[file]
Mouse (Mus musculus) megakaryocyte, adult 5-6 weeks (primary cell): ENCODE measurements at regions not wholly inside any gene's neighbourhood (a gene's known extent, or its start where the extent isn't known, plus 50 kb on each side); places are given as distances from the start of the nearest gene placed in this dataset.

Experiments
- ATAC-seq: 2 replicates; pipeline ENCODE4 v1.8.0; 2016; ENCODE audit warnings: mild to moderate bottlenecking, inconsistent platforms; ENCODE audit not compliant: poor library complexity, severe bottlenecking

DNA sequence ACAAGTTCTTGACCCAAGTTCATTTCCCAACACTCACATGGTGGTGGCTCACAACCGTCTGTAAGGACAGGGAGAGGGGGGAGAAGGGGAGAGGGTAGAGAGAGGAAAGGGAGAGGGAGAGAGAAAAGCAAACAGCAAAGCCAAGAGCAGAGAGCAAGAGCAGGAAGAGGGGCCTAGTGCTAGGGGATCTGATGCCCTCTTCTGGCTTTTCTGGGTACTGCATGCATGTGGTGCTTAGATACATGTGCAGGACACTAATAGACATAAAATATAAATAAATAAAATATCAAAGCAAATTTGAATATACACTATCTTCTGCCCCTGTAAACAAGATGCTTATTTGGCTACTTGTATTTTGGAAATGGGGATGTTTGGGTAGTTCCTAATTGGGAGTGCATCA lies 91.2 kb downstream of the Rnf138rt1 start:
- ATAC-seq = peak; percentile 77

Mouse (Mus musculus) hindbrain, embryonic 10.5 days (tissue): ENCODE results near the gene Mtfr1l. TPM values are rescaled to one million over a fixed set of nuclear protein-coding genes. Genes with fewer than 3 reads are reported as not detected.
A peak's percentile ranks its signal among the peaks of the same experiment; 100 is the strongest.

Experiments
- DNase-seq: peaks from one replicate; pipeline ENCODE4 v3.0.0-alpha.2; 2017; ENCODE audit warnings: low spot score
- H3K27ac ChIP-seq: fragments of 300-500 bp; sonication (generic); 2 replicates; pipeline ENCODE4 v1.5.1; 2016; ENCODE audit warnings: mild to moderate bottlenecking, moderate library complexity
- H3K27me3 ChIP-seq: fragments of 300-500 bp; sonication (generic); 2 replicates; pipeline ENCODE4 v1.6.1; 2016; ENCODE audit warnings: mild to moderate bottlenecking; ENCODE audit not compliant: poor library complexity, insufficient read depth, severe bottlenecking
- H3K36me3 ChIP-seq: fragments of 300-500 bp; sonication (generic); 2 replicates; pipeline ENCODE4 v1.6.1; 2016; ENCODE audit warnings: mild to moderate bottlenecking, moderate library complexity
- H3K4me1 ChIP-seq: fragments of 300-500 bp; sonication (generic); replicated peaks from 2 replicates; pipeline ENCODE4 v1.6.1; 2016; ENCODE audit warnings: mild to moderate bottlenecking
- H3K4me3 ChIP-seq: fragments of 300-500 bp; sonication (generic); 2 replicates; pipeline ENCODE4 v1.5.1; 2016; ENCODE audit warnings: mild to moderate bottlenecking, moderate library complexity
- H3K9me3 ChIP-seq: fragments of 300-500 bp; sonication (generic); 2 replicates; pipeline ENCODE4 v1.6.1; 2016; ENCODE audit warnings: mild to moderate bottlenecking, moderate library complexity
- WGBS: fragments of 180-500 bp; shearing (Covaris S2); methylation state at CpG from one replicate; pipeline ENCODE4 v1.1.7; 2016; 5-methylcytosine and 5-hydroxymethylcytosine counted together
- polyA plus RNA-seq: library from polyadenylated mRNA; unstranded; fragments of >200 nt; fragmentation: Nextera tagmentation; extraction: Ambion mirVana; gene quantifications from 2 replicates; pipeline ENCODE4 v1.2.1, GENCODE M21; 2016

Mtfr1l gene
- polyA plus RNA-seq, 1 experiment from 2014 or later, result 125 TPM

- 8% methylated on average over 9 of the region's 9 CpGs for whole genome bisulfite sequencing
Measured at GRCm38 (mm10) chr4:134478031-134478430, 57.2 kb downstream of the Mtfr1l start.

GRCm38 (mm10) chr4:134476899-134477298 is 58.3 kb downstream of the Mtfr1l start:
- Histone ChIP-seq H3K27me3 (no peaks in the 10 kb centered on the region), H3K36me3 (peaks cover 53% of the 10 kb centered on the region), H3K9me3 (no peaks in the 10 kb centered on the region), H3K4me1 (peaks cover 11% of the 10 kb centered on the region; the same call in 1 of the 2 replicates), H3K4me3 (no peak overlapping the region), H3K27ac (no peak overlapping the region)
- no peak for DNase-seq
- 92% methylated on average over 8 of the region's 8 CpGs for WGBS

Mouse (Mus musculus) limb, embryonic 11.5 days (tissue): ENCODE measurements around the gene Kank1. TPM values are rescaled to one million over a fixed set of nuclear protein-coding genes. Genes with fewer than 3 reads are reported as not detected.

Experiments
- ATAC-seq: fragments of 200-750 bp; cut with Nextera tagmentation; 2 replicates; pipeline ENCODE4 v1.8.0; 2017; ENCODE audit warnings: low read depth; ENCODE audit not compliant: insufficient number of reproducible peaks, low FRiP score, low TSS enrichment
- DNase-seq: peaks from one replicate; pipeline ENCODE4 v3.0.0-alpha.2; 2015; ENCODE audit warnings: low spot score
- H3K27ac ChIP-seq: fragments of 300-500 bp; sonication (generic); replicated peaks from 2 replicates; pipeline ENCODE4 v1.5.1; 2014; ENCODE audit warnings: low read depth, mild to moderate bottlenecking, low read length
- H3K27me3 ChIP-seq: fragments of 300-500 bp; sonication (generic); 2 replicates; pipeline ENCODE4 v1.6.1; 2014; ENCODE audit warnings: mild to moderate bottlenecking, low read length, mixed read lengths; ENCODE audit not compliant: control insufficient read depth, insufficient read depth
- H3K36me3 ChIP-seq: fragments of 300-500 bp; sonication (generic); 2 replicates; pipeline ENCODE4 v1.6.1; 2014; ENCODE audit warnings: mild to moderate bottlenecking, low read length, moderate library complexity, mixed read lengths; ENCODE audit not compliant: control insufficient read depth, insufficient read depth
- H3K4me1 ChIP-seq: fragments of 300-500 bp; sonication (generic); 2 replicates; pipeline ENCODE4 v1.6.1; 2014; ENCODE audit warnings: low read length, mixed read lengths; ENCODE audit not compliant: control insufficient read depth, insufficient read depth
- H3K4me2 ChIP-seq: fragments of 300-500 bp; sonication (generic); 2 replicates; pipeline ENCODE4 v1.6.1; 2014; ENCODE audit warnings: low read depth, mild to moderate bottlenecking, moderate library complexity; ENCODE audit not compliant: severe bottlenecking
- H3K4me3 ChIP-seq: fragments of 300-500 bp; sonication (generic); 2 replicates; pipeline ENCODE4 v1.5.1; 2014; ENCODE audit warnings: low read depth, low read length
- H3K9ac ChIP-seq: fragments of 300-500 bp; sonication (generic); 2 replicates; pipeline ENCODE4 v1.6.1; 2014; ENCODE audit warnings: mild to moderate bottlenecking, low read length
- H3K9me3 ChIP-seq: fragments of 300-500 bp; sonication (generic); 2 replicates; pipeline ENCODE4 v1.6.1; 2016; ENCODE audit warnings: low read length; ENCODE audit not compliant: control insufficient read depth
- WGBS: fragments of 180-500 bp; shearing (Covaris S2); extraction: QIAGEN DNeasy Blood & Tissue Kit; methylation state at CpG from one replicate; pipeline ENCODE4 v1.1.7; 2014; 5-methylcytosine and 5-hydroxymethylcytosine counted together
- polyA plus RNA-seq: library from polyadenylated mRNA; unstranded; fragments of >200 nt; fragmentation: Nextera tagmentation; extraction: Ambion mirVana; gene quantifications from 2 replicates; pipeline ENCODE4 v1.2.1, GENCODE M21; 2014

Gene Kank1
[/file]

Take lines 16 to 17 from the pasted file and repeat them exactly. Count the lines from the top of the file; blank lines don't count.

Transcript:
- WGBS: fragments of 180-500 bp; shearing (Covaris S2); methylation state at CpG from one replicate; pipeline ENCODE4 v1.1.7; 2016; 5-methylcytosine and 5-hydroxymethylcytosine counted together
- polyA plus RNA-seq: library from polyadenylated mRNA; unstranded; fragments of >200 nt; fragmentation: Nextera tagmentation; extraction: Ambion mirVana; gene quantifications from 2 replicates; pipeline ENCODE4 v1.2.1, GENCODE M21; 2016